Grant Morrison and Dave McKean's timeless, genre-bending tale BATMAN: ARKHAM ASYLUM is brought back to its classic beauty in this New Edition!
Batman faces his most dangerous foes and his inner demons in order to retake Arkham Asylum from the grips of The Joker, Poison Ivy, Two-Face and many more.
I've never fallen for anything faster than I fell for Japanese literature, and I will now pitch you this book hoping you'll feel the same! First off, this book is a master class in selection...Jay Rubin is one of the most renowned translators of Japanese fiction in English and his picks for this collection are second to none. Not only that, but the stories are arranged in these nice little, topical blocks. This way, you get a feel for how Japanese writers past and present deal with particular issues such as the growing influence of Western nations during the Meiji period or the way the country came together after the massive Kobe earthquake of 1995. For my money, this is one of the best introductory collections someone looking to get into Japanese literature could ever ask for!
Chandler is one of the most significant figures in America's history of letters. His first novel has everything you could ever want out of a mystery (or any book really): Solid pacing, great dialogue, and a slew of murders that Chandler's detective must get to the bottom of. While Chandler can certainly write a simmering narrative, the real draw is his style. The primary characteristics being a pithy prose, snappy conversation, and his ever evocative metaphors: "I was as empty of life as a scarecrow's pockets." As far as hard-boiled detective fiction goes, you can't get much better than Chandler and The Big Sleep is a great introduction.
Literatures, customs, and ways of being are deeply married with the languages that give them life. So what happens when a foreign language begins to take precedence over a native one? This is the question Mizumura's book revolves around and how she frames her arguments against the forced inclusion of English into places where it is not the primary language. Mizumura always comes back to culture, and that to institute a universal language, even a de facto one, would surely put many distinct cultural practices at risk, if not extinguish them altogether.
So this book is long, real long. And it's not exactly the kind of book one normally reads through. Originally published in 1621, Burton's Anatomy is a medical treatise on melancholy, thought at that time to be caused by an imbalance of black bile, one of the four humors which were at that time believed to completely control a person's temperament. Now, Burton's medical opinions, as you might guess, haven't held up too well. But that's not why we're here! The Anatomy of Melancholy is a feast of anecdotes, quotes, and aphorisms stitched up not-so-tidily by a medieval clergyman. Take a few quotes before bed every night, have a few lines with breakfast, carry a copy everywhere to build moral and muscle fiber! (Also if you like lists, get ready, cause Burton loves lists).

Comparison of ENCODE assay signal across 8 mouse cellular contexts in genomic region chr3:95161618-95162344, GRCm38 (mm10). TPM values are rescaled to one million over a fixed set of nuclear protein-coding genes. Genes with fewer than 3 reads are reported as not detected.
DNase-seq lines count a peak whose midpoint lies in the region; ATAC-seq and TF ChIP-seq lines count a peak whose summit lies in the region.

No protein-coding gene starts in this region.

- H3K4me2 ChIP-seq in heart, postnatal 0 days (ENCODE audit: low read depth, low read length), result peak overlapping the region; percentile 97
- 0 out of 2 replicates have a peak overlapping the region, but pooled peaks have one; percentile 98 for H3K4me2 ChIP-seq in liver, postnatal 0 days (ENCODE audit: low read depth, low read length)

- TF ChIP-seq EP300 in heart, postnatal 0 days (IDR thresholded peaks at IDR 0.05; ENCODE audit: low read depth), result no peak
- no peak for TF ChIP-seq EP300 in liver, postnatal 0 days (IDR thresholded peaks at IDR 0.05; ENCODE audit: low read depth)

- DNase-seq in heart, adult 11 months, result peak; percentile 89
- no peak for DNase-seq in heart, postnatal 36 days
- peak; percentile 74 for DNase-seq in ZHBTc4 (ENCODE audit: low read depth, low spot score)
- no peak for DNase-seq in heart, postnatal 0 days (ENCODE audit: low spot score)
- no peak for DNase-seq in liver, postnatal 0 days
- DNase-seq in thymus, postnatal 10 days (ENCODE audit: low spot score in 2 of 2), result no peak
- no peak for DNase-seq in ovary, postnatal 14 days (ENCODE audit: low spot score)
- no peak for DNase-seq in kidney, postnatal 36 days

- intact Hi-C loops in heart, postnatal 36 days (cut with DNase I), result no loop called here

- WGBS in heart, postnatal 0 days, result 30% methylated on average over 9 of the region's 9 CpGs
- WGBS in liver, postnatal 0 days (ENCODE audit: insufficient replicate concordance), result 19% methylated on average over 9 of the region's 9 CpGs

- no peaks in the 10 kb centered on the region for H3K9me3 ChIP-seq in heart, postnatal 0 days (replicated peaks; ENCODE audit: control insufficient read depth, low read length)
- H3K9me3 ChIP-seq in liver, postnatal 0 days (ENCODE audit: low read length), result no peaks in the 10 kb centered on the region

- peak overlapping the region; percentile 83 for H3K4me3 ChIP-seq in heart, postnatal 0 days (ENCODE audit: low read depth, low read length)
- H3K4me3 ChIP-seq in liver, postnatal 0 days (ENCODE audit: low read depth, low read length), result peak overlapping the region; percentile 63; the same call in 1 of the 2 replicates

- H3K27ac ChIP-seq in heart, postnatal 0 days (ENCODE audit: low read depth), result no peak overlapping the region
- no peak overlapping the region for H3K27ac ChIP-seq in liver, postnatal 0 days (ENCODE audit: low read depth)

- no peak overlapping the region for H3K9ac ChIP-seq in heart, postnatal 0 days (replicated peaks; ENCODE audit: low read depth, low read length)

Listen, if you like damned detectives, popping pistols, goofy gangsters, femme fatales, next-level noir, and gruesome gore then this is the collection for you! Y'all know what pulp fiction is all about and Penzler's selections deliver in spades, there's plenty here to love. I think the pulp story is one of the most significant literary genres to ever come out of the States. Genre fiction is often maligned as lacking substance, being something for people who aren't ready to give up their plots in favor of philosophy. Well, that's hogwash as far as I'm concerned because I think there's plenty of weight in stories about murder, corrupt cops, and the ever lovable and grey P.I.
Arikawa puts together a story of maturity and innocence in The Travelling Cat Chronicles. Satoru, a thirty-something year old man and his cat, Nana, head out on a journey across Japan to visit Satoru's old friends in the hopes one will be able to take Nana into their home. Death, the joy of pets, nostalgic meetings with old friends, and the exciting proposition of making new ones all crop up in this short, stirring read. Arikawa's themes are deep enough to benefit from the musings of adults, while her language and whimsy are sure to be a hit with middle grade readers also. In short, there's something here for everyone!